Address by MEAA Federal President Simon Collins to 2023 Federal Council

This is an edited version of the speech given by MEAA Federal President Simon Collins to open the Federal Council meeting in Sydney on Friday, February 17, 2023.

I wish to acknowledge the traditional custodians of the land on which we meet, the Gadigal people of the Eora nation, and to pay my respects to their elders, past and present. I also recognise other First Nations people attending this meeting and pay my respects to them.

My warmest welcome to everyone attending this meeting of the MEAA Federal Council.

I am so pleased that we are finally meeting in person after the disruptions of COVID. It is fantastic to see familiar faces once again – along with so many new ones.

The elections at the beginning of last year resulted in considerable renewal within the ranks of our Federal Council, with 43 new delegates elected in total.

As new leaders, this council provides the best opportunity for you to join in networks across the whole union and get to know leaders from other sections. Be proud that you are part of the history of our union, and I hope that during your term we will see our union continue to grow and develop.

Karen Percy is attending her first Federal Council in her new role as Federal President of the Media Section.

Jason Klarwein is also attending his first Federal Council as Equity Federal President after taking over from Chloe Dallimore towards the end of 2020.

Let me record my appreciation to both Chloe and to Marcus Strom for their time as presidents of Equity and Media, respectively.

And it is great to see Fiona Donovan, President of the Crew Section back for another term.

Our Musicians Section President, Cameron Brook is one of our longest serving Board members – and is unable to attend this week due to performance commitments in Perth.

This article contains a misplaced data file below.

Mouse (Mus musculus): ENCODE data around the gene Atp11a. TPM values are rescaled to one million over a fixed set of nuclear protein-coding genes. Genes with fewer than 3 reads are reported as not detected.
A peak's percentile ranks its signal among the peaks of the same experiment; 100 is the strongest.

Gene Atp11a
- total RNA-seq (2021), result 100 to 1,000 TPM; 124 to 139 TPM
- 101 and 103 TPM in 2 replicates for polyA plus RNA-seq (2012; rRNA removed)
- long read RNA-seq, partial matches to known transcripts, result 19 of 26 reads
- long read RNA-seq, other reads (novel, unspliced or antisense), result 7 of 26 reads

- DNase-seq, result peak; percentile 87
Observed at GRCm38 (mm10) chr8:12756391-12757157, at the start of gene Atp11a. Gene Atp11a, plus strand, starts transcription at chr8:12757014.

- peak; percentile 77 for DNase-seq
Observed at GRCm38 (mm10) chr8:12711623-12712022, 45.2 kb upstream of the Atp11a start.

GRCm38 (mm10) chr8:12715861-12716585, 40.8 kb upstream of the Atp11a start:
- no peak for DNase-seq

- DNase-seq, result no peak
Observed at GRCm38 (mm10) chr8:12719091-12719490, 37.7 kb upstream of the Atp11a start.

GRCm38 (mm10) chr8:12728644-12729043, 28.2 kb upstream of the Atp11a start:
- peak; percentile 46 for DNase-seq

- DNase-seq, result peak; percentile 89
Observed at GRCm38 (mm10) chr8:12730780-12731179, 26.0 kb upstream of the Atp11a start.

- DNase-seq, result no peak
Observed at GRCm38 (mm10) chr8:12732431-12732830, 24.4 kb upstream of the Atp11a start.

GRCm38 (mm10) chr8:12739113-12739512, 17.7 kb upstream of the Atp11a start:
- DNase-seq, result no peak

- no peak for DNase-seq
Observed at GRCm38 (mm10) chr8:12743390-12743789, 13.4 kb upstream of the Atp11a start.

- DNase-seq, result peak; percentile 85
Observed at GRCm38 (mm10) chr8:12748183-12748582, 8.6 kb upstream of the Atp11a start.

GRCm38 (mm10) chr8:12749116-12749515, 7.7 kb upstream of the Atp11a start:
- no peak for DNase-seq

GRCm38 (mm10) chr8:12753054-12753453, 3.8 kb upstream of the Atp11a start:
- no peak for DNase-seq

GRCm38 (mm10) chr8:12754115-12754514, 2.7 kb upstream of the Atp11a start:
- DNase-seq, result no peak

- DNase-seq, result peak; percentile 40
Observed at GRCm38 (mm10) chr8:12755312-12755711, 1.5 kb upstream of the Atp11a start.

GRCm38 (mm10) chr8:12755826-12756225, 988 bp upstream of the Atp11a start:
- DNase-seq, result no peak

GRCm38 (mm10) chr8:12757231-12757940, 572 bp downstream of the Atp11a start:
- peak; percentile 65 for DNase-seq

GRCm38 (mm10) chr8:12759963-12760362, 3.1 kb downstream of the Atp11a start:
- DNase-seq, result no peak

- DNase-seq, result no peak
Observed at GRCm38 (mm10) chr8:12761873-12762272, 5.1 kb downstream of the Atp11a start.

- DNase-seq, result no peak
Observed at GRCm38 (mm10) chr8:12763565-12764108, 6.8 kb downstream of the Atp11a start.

And of course, I am also delighted to welcome our Chief Executive Erin Madeley for her first Federal Council in that role. Most of you will know Erin already, and if you do not, you’ll soon discover that her enthusiasm for our union is infectious. Erin has brought a strong vision and she is an incredible unionist and passionate advocate for all sections of the MEAA.

Could I also acknowledge that this union would not be in the position of strength it is today without Paul Murphy’s commitment and leadership over seven years.

Yesterday, you met in separate groups to discuss the strategic plans for each of the sections of the union, identifying priority areas for campaigning and the tactics and resources we need to grow power and to win in the workplace and beyond.

Federal Council is where we spend two days working together on how to build a stronger union. At this Council we aim to engage everyone in discussion around three general themes which go to the heart of our strategy:

• decent, safe, and quality jobs,

• organising the unorganised, and

• winning beyond the workplace.

MEAA aspires to respect, acknowledge and work positively with First Nations people. Council will receive a report regarding our organising and engagement with First Nations members. This is not a tick a box exercise, it is work that is undertaken as part of a broad reconciliation agenda.

* * *

Since the last Council, one of the most demanding challenges for our members, their industries and our union was COVID. We know COVID continues, and the challenge will continue.

I am proud of MEAA’s quick and decisive action – which minimised the impact on our members and our union. We took on the Government for ignoring many of our members and we acknowledged the financial distress to members by creating fee relief. We were also responsible employers supporting our staff in every way that we could.

The cost of living continues to be a challenge to those who remain in the industry and was the reason why many were forced to leave.